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LYNN TAITT: THE “TRINI” WITH THE ROCK STEADY BEAT!

 

By Howard Campbell—

Lynn Taitt

Lynn Taitt

 

Students of Jamaican popular music usually point to rocksteady as the sound that keeps on giving. To this day, dancehall and pop artists sample its timeless bass lines and guitar riffs.

The man responsible for creating rocksteady was not Jamaican. He was Lynn Taitt from Trinidad and Tobago.

Taitt made his name as a prolific session musician during the 1960’s, playing on countless hit songs by Hopeton Lewis, Desmond Dekker, Johnny Nash, Alton Ellis, and The Melodians.

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It was while leader of The Jets that Taitt helped fashion a new beat. The song that transitioned ska to rocksteady was Take It Easy by Lewis, and it was recorded at Federal Records in 1965.

“When I went to Jamaica and started playing with Baba Brooks and those guys, everything was fast, but in Trinidad they had fast calypso and slow calypso,” Taitt said in a 2003 interview with the Jamaica Observer. “So that day I told Gladdy (keyboardist Gladstone Anderson) to slow the tempo and that’s how Take It Easy and rocksteady came about. Rocksteady is really slow ska.”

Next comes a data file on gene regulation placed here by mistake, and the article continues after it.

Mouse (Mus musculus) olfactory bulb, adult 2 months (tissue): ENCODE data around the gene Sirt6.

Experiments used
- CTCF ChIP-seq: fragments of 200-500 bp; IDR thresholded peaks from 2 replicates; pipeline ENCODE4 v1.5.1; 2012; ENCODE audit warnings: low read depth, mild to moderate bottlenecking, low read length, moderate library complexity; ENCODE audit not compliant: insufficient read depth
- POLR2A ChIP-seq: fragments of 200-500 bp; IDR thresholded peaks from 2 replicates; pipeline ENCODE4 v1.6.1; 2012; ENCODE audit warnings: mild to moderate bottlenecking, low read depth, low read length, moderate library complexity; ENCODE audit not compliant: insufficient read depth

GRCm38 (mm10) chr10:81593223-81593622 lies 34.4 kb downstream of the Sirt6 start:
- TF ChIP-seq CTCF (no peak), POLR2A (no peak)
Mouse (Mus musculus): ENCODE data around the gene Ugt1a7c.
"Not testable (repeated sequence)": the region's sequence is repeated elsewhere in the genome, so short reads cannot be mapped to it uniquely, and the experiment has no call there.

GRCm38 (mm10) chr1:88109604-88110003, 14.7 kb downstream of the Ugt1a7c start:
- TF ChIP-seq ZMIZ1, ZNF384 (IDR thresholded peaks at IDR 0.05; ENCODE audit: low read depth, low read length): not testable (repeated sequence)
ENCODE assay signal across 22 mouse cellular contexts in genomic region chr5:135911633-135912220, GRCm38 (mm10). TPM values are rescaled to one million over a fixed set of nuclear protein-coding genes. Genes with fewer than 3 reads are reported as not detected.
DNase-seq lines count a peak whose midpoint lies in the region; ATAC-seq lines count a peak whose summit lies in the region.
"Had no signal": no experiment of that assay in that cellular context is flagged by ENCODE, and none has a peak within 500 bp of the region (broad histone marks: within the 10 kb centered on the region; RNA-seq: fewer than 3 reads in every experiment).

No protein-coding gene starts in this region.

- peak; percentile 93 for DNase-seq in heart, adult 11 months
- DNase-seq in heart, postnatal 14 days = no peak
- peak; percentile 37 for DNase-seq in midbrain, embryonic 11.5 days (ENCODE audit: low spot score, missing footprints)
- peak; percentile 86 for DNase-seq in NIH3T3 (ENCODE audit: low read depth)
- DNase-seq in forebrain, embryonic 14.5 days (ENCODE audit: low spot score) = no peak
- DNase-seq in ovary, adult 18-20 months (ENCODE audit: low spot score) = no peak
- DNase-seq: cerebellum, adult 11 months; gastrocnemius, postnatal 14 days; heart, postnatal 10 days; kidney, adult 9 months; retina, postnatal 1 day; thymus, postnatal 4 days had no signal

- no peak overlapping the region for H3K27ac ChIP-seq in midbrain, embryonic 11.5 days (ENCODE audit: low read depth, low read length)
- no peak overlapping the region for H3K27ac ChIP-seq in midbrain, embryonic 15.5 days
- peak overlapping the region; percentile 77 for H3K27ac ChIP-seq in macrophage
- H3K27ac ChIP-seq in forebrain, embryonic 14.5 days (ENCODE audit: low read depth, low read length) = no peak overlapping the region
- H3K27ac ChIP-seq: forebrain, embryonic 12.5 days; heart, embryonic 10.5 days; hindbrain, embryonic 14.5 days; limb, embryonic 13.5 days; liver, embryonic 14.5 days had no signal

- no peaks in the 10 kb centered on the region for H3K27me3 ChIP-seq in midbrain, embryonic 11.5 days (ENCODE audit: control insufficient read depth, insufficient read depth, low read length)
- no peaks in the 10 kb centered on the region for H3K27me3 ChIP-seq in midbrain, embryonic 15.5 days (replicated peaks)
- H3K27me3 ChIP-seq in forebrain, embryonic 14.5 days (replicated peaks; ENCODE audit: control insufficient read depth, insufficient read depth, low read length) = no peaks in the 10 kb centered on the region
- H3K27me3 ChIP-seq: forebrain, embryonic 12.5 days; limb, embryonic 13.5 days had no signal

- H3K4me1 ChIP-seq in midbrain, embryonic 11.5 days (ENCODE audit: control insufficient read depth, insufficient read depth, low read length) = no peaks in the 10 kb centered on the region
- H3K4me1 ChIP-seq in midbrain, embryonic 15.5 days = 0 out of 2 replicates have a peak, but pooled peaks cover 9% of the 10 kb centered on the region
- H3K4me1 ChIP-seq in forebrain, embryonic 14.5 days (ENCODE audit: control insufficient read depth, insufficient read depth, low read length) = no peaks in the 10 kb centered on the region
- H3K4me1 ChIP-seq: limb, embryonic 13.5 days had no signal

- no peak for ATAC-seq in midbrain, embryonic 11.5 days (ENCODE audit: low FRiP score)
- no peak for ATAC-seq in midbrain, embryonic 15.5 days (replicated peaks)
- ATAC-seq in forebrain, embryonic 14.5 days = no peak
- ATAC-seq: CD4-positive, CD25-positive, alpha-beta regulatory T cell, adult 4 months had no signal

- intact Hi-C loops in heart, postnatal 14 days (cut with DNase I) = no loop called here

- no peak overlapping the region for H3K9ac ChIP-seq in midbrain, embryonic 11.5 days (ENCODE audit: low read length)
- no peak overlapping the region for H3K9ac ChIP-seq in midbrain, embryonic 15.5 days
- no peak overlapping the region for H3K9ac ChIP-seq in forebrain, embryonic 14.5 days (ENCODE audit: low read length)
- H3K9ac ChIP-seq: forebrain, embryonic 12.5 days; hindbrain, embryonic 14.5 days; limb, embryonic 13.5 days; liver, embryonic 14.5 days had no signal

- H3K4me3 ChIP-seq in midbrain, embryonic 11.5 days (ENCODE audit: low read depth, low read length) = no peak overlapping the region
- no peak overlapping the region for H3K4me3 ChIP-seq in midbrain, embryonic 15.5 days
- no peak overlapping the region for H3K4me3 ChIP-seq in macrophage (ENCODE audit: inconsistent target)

Lynn Taitt

Lynn Taitt

Born in the San Fernando region of Trinidad as Nerlin Taitt, he came to Jamaica in 1962 to play in a band celebrating Jamaica’s independence. The first hit song he played on was Chang Kai Shek, an instrumental by Brooks’s band that has driven numerous hits.

Taitt also recorded early on with The Skatalites, playing on several of their outstanding songs, including Guns of Navarone, Confucius and Gun Fever.

His signature riffs can also be heard on Nash’s Hold Me Tight, Alton Ellis’s Girl I’ve Got A Date, Desmond Dekker’s Israelites and 007 (Shantytown), The Melodians’ You Have Caught Me, and Keith and Tex’s Stop That Train.

On many of the sessions played Taitt, he was accompanied by The Jets. His band mates were Anderson, saxophonist Headley Bennett, guitarist Lynford Hux’Brown, organist Winston Wright, and bass player Brian Atkinson.

Lynn Taitt

Lynn Taitt

Nerlin “Lynn” Taitt, who was never recognized for his contribution to Jamaican music, died in January 2010 in Montreal, Canada, at age 75.

 

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